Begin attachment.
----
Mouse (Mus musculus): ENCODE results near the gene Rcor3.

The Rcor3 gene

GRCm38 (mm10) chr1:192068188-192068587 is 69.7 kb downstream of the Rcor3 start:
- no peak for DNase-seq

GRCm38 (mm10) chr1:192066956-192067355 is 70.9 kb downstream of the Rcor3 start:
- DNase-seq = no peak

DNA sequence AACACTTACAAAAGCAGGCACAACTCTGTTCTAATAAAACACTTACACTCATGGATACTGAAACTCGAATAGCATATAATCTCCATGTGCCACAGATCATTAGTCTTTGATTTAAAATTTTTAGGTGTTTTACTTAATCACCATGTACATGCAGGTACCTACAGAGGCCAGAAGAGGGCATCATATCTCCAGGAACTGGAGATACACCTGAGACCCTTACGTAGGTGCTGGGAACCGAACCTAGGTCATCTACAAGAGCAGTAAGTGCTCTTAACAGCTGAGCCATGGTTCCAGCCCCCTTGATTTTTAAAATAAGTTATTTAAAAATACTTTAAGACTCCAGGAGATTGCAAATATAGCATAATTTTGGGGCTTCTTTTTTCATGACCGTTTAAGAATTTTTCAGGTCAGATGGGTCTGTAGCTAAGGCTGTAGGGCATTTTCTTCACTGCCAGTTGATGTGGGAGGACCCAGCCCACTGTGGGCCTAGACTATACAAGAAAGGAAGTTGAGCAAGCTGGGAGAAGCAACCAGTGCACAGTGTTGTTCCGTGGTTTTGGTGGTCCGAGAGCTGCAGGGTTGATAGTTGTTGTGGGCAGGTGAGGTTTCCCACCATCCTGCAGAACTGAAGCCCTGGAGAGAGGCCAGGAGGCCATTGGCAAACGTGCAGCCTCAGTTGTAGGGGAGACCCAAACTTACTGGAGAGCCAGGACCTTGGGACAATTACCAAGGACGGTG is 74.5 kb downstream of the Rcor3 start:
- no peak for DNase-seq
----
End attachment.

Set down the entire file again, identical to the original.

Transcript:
Mouse (Mus musculus): ENCODE results near the gene Rcor3.

The Rcor3 gene

GRCm38 (mm10) chr1:192068188-192068587 is 69.7 kb downstream of the Rcor3 start:
- no peak for DNase-seq

GRCm38 (mm10) chr1:192066956-192067355 is 70.9 kb downstream of the Rcor3 start:
- DNase-seq = no peak

DNA sequence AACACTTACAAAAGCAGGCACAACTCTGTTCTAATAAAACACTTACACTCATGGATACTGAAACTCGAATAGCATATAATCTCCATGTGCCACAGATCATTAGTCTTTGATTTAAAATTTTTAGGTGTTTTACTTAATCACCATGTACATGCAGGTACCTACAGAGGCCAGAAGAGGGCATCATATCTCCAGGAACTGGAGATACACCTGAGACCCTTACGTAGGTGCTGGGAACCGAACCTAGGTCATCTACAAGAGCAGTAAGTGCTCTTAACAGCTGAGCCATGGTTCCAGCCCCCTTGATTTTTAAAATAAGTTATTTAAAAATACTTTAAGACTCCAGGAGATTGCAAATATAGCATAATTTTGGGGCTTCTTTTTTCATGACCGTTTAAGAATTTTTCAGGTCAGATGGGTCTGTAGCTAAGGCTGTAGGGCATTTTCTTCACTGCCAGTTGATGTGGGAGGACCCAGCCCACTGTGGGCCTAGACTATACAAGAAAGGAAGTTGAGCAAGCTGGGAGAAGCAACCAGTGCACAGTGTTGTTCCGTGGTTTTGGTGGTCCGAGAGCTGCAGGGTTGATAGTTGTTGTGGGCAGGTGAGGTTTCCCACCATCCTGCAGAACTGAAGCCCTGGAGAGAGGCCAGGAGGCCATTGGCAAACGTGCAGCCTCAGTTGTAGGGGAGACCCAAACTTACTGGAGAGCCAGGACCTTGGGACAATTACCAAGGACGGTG is 74.5 kb downstream of the Rcor3 start:
- no peak for DNase-seq